2412265 Private Daniel Eric Riley, aged 19, of Granville, New South Wales. Australian Regular Army 1965–68 – served in the Anti-Tank Platoon and subsequently the Reconnaissance Platoon. Upon return to Australia he trained as a paratrooper and became a corporal in 5 RAR. Post-service, he completed teacher training with postings to rural and regional New South Wales before completing a doctoral program in the United States. Throughout his tertiary qualifications, experience and publications, he maintained links with both Australian and New Zealand defence forces as part of his tertiary responsibilities. His study of professional learning included visits to the US Army and Canadian defence staff colleges, post-2001. In addition to tertiary appointments, his career included service as an educational consultant with school systems in New South Wales and Western Australia’s Kimberley region. He retired in 2010.

214040 Captain Robert William Supple, aged 24, of Cowra, New South Wales. Australian Regular Army – second in command of A Company, 5 RAR, and assistant operations officer on Battalion Headquarters during some major operations. An Officer Cadet School Graduate (December 1962), he served as the platoon commander of the Royal Australian Regiment’s Airborne Platoon before joining 5 RAR in 1965. Upon leaving the battalion in 1967, he served as the adjutant/training officer of the Citizen Military Force’s 1 Commando Company in Sydney and was later an instructor in Tactics Wing of the Officer Training Unit, at Scheyville in New South Wales, involved in training national service officer cadets for service in Vietnam. In 1971 he resigned from the army to commence a career in business.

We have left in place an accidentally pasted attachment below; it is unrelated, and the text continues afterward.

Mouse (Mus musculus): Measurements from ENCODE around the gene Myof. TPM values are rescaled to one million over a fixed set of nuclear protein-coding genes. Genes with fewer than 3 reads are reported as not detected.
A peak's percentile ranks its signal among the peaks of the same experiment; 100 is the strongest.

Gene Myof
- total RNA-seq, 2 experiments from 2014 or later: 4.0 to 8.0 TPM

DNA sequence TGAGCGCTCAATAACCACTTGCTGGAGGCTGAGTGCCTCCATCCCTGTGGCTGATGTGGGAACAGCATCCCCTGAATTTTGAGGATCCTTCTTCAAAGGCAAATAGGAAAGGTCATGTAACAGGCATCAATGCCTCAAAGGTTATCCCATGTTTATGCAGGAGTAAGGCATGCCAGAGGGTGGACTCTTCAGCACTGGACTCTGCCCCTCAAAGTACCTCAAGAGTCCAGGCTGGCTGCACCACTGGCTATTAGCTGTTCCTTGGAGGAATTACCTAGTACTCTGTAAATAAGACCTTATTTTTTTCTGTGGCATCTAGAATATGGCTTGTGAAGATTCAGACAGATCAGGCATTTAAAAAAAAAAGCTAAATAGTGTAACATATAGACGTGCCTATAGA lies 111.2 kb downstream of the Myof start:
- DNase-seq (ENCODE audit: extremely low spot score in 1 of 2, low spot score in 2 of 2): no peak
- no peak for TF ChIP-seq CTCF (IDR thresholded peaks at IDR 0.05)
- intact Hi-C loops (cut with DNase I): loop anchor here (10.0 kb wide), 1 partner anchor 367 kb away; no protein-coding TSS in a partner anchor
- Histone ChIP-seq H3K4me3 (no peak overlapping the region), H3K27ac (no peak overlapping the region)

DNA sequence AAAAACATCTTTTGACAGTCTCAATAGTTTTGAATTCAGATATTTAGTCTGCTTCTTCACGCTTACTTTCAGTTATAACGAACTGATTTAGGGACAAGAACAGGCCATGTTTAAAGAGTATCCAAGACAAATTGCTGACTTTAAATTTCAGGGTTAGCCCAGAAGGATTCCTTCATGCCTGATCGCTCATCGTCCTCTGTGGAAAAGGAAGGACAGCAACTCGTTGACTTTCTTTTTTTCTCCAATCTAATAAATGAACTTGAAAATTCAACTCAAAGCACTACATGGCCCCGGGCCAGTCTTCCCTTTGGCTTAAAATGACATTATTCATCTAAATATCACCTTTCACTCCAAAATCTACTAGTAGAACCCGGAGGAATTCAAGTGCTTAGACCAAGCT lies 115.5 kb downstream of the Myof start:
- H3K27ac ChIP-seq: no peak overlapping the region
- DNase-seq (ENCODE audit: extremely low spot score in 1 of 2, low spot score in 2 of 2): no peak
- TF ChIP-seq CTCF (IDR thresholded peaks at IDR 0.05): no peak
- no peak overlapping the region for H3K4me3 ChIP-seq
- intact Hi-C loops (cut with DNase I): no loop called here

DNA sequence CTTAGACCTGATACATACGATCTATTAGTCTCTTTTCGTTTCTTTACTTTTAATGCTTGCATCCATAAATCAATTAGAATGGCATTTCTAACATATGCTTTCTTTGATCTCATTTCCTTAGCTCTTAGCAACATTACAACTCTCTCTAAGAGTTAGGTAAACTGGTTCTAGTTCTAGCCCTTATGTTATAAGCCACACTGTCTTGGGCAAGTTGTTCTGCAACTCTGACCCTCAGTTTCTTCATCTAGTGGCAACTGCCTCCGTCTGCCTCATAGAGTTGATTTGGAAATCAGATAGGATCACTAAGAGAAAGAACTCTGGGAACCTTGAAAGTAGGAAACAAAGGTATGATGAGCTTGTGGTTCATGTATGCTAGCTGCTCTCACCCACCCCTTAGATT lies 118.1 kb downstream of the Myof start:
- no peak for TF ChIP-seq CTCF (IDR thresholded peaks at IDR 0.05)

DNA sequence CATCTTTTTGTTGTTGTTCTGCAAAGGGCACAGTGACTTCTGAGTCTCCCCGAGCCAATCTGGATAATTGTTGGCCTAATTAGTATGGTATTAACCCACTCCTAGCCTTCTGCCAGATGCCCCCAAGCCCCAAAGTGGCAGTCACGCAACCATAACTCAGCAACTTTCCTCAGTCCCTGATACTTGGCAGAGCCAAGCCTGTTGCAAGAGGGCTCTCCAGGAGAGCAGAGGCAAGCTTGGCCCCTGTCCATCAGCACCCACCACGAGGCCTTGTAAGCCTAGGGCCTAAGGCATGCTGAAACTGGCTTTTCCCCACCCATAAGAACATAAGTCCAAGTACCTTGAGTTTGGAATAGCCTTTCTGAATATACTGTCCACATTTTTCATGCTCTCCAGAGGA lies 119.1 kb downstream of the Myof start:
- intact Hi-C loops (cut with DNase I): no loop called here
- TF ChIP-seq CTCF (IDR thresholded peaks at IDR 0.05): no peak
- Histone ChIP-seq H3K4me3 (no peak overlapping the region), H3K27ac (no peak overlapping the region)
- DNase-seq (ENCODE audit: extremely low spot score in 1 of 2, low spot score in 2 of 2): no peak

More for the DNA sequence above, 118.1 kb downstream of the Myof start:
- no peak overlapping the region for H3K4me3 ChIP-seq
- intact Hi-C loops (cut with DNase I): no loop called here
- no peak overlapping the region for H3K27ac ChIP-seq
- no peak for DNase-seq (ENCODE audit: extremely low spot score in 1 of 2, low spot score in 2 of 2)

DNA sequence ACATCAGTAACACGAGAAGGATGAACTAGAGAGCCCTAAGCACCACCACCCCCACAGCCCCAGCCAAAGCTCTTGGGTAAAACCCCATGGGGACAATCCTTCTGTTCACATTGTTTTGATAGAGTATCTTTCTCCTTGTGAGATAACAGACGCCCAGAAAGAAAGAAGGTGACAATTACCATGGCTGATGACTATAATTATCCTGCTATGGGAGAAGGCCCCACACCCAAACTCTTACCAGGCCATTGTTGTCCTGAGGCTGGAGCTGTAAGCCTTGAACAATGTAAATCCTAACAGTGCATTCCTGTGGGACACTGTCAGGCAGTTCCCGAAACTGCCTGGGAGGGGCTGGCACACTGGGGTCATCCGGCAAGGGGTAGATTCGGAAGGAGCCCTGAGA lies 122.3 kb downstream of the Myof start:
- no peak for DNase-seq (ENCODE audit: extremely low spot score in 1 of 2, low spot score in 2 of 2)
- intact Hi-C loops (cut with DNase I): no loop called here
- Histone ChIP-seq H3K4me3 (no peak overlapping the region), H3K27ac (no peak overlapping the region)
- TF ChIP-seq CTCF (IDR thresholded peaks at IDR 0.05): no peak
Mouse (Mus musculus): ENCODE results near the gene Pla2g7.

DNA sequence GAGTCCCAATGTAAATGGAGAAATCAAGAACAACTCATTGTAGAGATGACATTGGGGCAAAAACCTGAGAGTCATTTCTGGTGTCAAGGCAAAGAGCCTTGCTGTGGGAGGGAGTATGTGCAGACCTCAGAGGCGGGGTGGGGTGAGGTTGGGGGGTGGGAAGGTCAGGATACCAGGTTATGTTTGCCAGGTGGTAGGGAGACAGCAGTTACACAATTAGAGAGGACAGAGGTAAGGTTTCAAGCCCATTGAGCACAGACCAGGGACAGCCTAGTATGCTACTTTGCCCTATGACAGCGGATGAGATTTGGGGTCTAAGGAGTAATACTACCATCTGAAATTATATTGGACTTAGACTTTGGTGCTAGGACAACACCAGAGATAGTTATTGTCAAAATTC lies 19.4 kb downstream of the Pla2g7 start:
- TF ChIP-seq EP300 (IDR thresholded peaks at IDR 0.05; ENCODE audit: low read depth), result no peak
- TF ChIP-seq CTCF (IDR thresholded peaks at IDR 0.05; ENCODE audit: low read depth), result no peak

47046 Lieutenant George Roger Wainwright, aged 21, of Adelaide, South Australia. Australian Regular Army – he commanded 8 Platoon, C Company, for the duration of 5 RAR’s tour of Vietnam in 1966–67 and was wounded in action. His 1965 graduation from the Royal Military College, Duntroon, was followed by a 35-year military career, retiring as a colonel. He served in four RAR battalions and several army schools. He is a graduate of the Australian Army Staff College and the US Armed Forces Staff College. His later career involved senior postings in training environments, including Director of Military Art at the Royal Military College, Duntroon; and in strategic operational and intelligence appointments. Post-army, he was contracted to conduct several Australian Defence Force personnel projects. He has been president of the 5 RAR Association since 2005 and is an inaugural director of the RAR Corporation.